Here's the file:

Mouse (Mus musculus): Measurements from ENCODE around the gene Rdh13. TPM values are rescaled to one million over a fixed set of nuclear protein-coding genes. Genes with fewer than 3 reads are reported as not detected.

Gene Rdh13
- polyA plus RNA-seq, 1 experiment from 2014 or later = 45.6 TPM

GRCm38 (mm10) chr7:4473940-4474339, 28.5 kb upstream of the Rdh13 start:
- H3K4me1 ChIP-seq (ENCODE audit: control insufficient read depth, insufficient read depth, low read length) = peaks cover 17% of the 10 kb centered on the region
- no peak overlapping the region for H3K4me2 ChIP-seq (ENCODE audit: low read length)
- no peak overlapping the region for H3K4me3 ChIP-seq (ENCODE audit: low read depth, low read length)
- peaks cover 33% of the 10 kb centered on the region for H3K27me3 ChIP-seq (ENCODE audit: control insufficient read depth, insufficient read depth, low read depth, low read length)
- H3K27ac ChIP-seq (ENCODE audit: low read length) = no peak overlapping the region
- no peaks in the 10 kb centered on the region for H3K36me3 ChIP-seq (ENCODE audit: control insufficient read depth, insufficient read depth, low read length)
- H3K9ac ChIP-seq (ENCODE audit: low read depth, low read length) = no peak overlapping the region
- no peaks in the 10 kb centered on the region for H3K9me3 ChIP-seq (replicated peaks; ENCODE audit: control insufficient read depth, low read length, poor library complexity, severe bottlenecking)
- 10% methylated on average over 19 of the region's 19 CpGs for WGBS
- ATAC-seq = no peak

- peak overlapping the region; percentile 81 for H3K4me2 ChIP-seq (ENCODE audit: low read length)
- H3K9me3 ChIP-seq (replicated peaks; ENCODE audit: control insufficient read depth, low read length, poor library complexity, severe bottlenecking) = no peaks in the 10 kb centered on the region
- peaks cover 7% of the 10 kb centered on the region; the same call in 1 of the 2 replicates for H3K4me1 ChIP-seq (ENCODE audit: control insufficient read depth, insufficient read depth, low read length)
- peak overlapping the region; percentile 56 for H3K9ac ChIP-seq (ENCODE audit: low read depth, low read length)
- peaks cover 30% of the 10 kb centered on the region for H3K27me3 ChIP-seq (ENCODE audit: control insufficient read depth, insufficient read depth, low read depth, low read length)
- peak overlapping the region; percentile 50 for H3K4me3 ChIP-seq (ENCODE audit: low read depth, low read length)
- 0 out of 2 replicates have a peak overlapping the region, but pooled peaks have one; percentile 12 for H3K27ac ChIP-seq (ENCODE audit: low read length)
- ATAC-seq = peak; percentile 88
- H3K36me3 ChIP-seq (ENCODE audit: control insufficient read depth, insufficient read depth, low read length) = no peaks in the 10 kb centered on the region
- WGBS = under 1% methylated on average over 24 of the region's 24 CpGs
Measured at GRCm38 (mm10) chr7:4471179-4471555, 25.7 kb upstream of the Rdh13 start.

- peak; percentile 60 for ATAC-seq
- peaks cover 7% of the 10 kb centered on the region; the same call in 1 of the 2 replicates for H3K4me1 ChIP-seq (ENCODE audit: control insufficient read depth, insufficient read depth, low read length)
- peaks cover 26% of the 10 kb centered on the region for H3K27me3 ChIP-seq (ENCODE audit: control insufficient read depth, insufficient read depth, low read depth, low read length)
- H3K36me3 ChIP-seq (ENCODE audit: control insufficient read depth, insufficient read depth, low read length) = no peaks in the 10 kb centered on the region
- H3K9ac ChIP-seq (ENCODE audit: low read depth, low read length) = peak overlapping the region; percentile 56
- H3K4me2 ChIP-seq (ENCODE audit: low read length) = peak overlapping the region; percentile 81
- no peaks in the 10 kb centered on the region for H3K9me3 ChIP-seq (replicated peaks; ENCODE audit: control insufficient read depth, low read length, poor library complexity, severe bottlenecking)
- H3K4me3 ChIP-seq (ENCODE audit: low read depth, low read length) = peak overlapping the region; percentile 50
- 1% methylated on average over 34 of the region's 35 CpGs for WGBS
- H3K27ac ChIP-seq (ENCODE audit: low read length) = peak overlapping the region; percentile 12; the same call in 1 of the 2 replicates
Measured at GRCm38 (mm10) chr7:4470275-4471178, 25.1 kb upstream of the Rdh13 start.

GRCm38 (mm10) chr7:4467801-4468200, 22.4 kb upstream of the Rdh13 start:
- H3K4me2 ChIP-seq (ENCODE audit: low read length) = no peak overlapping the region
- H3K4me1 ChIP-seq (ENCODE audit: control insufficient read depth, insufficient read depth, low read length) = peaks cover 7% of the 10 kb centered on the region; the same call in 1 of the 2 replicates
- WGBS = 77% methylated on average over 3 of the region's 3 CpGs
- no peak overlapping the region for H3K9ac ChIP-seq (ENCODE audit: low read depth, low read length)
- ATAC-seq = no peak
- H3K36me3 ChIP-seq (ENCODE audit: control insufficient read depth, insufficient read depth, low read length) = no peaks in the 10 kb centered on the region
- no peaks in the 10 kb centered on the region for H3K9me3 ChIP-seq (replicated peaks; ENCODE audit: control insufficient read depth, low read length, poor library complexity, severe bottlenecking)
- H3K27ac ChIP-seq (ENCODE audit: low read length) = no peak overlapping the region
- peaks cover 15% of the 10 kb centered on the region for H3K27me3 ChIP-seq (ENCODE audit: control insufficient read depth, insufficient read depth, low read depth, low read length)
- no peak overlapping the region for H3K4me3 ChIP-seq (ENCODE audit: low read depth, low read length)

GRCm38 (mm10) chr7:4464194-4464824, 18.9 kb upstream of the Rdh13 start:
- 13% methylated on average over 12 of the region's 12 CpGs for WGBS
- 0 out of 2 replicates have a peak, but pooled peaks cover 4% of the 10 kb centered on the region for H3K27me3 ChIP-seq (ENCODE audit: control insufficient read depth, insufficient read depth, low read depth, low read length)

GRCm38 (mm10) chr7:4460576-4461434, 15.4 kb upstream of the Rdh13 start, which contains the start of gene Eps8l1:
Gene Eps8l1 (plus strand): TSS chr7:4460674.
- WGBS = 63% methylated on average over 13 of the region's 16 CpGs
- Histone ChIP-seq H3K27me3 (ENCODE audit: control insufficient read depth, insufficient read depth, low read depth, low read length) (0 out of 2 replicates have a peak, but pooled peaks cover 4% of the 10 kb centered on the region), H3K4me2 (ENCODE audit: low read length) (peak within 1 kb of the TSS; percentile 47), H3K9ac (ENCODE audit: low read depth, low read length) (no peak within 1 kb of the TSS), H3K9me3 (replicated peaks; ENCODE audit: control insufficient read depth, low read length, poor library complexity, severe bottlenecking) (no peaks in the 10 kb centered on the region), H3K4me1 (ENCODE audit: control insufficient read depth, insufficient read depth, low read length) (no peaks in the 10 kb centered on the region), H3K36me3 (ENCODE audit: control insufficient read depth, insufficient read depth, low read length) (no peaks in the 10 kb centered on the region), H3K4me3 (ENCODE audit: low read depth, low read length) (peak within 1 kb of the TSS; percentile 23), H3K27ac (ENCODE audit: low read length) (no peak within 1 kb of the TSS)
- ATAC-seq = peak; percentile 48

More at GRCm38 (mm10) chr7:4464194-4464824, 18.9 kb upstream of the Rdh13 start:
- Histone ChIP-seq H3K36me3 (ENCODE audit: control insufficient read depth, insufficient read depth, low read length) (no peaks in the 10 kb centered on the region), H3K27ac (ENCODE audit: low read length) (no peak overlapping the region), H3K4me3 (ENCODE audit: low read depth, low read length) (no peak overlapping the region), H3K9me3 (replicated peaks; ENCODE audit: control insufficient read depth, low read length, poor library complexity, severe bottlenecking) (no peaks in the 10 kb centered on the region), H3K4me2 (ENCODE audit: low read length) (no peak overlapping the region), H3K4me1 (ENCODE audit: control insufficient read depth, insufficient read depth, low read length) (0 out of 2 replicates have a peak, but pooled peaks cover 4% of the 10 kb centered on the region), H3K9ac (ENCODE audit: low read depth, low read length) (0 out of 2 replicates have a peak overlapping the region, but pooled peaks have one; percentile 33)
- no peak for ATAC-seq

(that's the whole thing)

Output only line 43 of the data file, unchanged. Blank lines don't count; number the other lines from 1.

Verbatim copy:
- H3K36me3 ChIP-seq (ENCODE audit: control insufficient read depth, insufficient read depth, low read length) = no peaks in the 10 kb centered on the region